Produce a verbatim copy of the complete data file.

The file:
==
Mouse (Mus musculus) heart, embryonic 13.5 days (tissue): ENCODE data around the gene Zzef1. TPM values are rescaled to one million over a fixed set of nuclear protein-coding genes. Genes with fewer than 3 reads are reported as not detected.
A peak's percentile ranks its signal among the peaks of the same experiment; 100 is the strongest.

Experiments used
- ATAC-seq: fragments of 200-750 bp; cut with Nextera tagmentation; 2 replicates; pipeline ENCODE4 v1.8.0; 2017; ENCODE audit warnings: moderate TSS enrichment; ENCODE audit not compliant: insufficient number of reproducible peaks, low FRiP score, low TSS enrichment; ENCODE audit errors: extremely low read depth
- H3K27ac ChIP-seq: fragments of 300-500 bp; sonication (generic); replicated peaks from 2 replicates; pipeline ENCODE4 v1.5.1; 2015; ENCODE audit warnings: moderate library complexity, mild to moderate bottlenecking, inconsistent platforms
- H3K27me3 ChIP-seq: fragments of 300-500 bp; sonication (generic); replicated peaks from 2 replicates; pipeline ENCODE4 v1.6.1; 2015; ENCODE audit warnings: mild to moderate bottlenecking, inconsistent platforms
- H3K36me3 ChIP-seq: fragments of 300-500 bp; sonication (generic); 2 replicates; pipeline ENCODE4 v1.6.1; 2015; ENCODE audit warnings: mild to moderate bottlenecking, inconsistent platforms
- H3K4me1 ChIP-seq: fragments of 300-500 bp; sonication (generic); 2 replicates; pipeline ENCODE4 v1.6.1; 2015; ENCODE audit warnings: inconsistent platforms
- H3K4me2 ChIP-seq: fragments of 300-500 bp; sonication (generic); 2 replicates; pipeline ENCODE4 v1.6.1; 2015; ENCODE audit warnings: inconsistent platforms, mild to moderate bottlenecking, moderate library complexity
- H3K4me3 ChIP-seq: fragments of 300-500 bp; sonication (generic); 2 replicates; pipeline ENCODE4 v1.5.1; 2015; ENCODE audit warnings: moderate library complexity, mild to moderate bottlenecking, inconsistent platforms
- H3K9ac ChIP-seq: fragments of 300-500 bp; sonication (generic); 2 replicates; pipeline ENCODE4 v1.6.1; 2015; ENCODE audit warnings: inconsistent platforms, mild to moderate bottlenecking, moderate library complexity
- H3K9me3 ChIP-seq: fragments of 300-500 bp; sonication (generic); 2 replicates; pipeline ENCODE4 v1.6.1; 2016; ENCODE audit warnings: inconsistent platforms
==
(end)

Mouse (Mus musculus) heart, embryonic 13.5 days (tissue): ENCODE data around the gene Zzef1. TPM values are rescaled to one million over a fixed set of nuclear protein-coding genes. Genes with fewer than 3 reads are reported as not detected.
A peak's percentile ranks its signal among the peaks of the same experiment; 100 is the strongest.

Experiments used
- ATAC-seq: fragments of 200-750 bp; cut with Nextera tagmentation; 2 replicates; pipeline ENCODE4 v1.8.0; 2017; ENCODE audit warnings: moderate TSS enrichment; ENCODE audit not compliant: insufficient number of reproducible peaks, low FRiP score, low TSS enrichment; ENCODE audit errors: extremely low read depth
- H3K27ac ChIP-seq: fragments of 300-500 bp; sonication (generic); replicated peaks from 2 replicates; pipeline ENCODE4 v1.5.1; 2015; ENCODE audit warnings: moderate library complexity, mild to moderate bottlenecking, inconsistent platforms
- H3K27me3 ChIP-seq: fragments of 300-500 bp; sonication (generic); replicated peaks from 2 replicates; pipeline ENCODE4 v1.6.1; 2015; ENCODE audit warnings: mild to moderate bottlenecking, inconsistent platforms
- H3K36me3 ChIP-seq: fragments of 300-500 bp; sonication (generic); 2 replicates; pipeline ENCODE4 v1.6.1; 2015; ENCODE audit warnings: mild to moderate bottlenecking, inconsistent platforms
- H3K4me1 ChIP-seq: fragments of 300-500 bp; sonication (generic); 2 replicates; pipeline ENCODE4 v1.6.1; 2015; ENCODE audit warnings: inconsistent platforms
- H3K4me2 ChIP-seq: fragments of 300-500 bp; sonication (generic); 2 replicates; pipeline ENCODE4 v1.6.1; 2015; ENCODE audit warnings: inconsistent platforms, mild to moderate bottlenecking, moderate library complexity
- H3K4me3 ChIP-seq: fragments of 300-500 bp; sonication (generic); 2 replicates; pipeline ENCODE4 v1.5.1; 2015; ENCODE audit warnings: moderate library complexity, mild to moderate bottlenecking, inconsistent platforms
- H3K9ac ChIP-seq: fragments of 300-500 bp; sonication (generic); 2 replicates; pipeline ENCODE4 v1.6.1; 2015; ENCODE audit warnings: inconsistent platforms, mild to moderate bottlenecking, moderate library complexity
- H3K9me3 ChIP-seq: fragments of 300-500 bp; sonication (generic); 2 replicates; pipeline ENCODE4 v1.6.1; 2016; ENCODE audit warnings: inconsistent platforms